The level of impact that we’re having is something that we’ve debated as a Community Sponsorship Group. We’re all very conscious that we’ve put a huge amount of effort into helping one family. That’s four people.
In the lower moments, I think this can feel like a very small impact in the context of the global refugee crisis. In this blog, I’ll explain how I understand the impact of Community Sponsorship and why I believe that Sponsorship is the right way for my particular community to support refugees.
A scheme with a long-term perspective
Our group didn’t start out as a Community Sponsorship Group. We began supporting refugees by sending shipping containers loaded with products that were needed in refugee camps. Lots of people in our community donated and it felt really worthwhile at the time.
Our perspective has changed since then. We sent food and clothing in the belief that the crisis would soon be sorted and that people would be able to leave the camps and return home. The type of support that we were offering was based on our understanding of the refugee crisis as a temporary crisis.
But then the camps started being demolished while the people in the camps were still unable return home. That really emphasised to me that this displacement isn’t going to be solved quickly. We can send food to the camps but this doesn’t change the fact that people are stuck in those camps and unable to move on.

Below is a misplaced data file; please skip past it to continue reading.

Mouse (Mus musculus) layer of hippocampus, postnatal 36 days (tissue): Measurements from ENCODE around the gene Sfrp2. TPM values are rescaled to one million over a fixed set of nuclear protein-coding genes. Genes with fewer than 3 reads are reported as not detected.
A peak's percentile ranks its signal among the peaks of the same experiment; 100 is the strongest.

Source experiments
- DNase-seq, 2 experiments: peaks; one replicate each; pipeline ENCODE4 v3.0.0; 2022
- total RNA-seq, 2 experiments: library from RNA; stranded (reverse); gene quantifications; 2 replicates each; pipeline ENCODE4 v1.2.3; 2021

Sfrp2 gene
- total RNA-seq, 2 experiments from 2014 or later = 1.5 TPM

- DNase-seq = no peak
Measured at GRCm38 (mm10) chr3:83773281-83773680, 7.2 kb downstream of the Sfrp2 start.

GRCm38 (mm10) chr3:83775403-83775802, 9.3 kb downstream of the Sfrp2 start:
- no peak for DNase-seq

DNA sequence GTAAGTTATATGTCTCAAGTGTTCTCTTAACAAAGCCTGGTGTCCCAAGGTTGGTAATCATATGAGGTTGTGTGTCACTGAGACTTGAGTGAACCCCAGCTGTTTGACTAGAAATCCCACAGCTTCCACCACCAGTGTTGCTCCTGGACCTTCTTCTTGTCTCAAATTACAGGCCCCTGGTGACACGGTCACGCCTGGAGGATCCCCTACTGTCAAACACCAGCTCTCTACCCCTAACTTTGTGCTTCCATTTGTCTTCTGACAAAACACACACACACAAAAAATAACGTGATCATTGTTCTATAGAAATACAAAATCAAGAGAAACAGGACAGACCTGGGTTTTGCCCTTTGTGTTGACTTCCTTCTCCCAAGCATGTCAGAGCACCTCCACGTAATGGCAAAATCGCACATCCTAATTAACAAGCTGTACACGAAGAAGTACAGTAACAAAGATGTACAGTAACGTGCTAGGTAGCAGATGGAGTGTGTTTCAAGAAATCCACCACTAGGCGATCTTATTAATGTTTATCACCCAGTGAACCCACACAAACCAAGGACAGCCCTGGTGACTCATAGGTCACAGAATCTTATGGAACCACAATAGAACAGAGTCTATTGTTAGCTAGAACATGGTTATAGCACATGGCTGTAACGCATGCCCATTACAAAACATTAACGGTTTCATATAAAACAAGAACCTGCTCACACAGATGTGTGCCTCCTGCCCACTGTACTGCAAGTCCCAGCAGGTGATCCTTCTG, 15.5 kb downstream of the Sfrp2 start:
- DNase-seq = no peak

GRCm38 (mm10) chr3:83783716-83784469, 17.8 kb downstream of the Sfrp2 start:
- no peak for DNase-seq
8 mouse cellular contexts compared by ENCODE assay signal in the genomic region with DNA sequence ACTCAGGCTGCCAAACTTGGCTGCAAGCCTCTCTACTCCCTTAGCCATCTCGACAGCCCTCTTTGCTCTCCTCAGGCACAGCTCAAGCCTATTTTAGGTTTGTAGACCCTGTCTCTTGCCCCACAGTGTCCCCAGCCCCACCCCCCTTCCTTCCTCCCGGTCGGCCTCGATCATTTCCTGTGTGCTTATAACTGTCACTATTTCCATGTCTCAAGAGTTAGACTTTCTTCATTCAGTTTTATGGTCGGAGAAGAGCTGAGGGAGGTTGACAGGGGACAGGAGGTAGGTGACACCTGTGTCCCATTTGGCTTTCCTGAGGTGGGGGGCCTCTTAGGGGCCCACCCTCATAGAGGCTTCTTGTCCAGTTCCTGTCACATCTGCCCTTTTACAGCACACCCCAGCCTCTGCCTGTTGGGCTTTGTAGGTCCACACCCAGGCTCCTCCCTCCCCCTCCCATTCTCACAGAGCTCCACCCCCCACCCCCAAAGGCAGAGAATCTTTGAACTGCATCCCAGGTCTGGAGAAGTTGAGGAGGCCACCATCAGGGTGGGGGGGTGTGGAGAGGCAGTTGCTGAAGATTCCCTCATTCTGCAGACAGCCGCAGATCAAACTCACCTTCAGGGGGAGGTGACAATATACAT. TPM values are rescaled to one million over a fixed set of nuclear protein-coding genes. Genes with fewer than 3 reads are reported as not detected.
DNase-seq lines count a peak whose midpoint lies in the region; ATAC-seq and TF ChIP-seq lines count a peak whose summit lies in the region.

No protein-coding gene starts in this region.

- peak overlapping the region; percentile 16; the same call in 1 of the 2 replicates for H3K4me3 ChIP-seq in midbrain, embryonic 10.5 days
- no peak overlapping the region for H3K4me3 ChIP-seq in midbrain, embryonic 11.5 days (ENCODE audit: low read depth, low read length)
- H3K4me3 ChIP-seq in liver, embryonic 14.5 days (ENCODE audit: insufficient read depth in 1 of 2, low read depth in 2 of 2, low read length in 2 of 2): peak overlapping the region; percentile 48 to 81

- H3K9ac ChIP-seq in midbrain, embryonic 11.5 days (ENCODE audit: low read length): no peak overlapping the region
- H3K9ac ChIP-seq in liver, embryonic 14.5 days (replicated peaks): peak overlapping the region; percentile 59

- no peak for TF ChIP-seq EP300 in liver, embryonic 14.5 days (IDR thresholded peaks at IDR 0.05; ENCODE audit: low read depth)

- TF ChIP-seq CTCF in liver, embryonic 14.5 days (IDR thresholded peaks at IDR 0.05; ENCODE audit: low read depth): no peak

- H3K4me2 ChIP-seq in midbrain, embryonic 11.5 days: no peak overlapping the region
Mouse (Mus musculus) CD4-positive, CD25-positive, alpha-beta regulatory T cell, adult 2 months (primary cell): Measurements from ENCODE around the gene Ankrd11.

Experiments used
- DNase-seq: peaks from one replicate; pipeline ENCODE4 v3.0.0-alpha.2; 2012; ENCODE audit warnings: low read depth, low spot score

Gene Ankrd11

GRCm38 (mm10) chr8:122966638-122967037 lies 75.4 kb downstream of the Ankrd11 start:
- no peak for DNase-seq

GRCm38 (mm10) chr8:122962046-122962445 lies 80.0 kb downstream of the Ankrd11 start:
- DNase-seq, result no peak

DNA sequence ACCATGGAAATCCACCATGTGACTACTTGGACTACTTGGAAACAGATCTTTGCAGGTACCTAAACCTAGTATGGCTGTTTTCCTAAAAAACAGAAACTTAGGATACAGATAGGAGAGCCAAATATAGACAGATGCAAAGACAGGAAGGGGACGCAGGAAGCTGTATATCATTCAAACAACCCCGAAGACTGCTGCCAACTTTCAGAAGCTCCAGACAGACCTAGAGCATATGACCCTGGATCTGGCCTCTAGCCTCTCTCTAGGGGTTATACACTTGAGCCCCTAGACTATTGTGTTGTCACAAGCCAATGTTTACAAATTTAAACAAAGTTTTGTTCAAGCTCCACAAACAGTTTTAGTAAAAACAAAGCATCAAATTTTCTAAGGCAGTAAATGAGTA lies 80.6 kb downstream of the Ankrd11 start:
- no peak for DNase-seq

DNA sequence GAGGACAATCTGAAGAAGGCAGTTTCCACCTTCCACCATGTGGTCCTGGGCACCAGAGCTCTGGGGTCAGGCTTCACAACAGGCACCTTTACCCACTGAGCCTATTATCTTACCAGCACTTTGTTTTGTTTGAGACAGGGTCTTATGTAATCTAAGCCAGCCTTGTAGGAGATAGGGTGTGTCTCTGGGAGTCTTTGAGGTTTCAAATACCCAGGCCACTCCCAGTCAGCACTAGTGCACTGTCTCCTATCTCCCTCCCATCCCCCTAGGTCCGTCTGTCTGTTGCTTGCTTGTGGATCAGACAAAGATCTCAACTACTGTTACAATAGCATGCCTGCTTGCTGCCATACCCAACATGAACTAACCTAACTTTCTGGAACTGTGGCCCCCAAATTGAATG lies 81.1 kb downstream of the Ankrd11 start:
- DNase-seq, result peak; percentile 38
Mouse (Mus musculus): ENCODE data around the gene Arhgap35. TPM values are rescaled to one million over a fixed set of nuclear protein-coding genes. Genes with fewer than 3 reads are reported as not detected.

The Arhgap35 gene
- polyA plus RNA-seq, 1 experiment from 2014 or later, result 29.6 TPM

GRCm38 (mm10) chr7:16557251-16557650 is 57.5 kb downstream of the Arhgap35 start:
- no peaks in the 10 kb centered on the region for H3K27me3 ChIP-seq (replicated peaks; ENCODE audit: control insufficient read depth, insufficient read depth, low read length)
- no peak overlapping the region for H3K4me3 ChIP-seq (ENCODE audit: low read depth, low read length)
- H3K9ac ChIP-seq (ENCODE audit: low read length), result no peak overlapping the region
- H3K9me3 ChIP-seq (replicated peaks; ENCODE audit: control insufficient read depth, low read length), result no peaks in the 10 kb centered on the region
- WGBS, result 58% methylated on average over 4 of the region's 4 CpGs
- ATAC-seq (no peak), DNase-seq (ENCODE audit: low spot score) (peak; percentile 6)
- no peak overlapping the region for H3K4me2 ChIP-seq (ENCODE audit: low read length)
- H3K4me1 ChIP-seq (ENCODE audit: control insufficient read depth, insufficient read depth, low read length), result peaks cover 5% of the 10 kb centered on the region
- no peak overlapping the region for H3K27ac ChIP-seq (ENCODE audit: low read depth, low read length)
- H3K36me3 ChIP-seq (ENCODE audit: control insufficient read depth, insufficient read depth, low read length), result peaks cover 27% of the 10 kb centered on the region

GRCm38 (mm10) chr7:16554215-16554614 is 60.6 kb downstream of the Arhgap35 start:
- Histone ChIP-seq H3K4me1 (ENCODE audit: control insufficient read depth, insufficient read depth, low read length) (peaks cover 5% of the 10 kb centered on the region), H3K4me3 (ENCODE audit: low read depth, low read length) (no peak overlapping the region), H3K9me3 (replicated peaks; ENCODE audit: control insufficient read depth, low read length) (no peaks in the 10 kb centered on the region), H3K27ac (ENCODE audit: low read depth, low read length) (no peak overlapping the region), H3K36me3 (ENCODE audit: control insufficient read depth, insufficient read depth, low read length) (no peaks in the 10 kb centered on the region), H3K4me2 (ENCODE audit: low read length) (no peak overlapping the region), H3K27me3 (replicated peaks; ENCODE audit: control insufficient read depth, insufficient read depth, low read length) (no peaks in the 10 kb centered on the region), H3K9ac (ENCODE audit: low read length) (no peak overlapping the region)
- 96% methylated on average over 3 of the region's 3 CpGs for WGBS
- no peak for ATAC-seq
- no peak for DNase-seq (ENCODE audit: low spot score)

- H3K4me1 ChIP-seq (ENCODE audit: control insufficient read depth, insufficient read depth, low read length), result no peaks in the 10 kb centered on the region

That was when we heard about Community Sponsorship: the chance for our community to resettle a refugee family here, in our neighbourhood. We felt like this was something that our community would be really good at, and it offered that long-term perspective that we were looking for.
Yes, we’d only help a small number of people, but resettlement offers long-term safety and security to the people that it does help.
Using your particular set of skills & circumstances
In situations of huge humanitarian need like the refugee crisis, you’re always going to need both types of support — you need that short-term, emergency relief, and you need those opportunities for long-term relief. It’s always going to be difficult to strike the right balance between the two, and people will always have different views about where the balance should be struck.
I think it comes down to what you, personally, can give — whether you have time to give, or money to spare. What skills you have and where they can be most useful. What resources you can mobilise and where they can be most effective.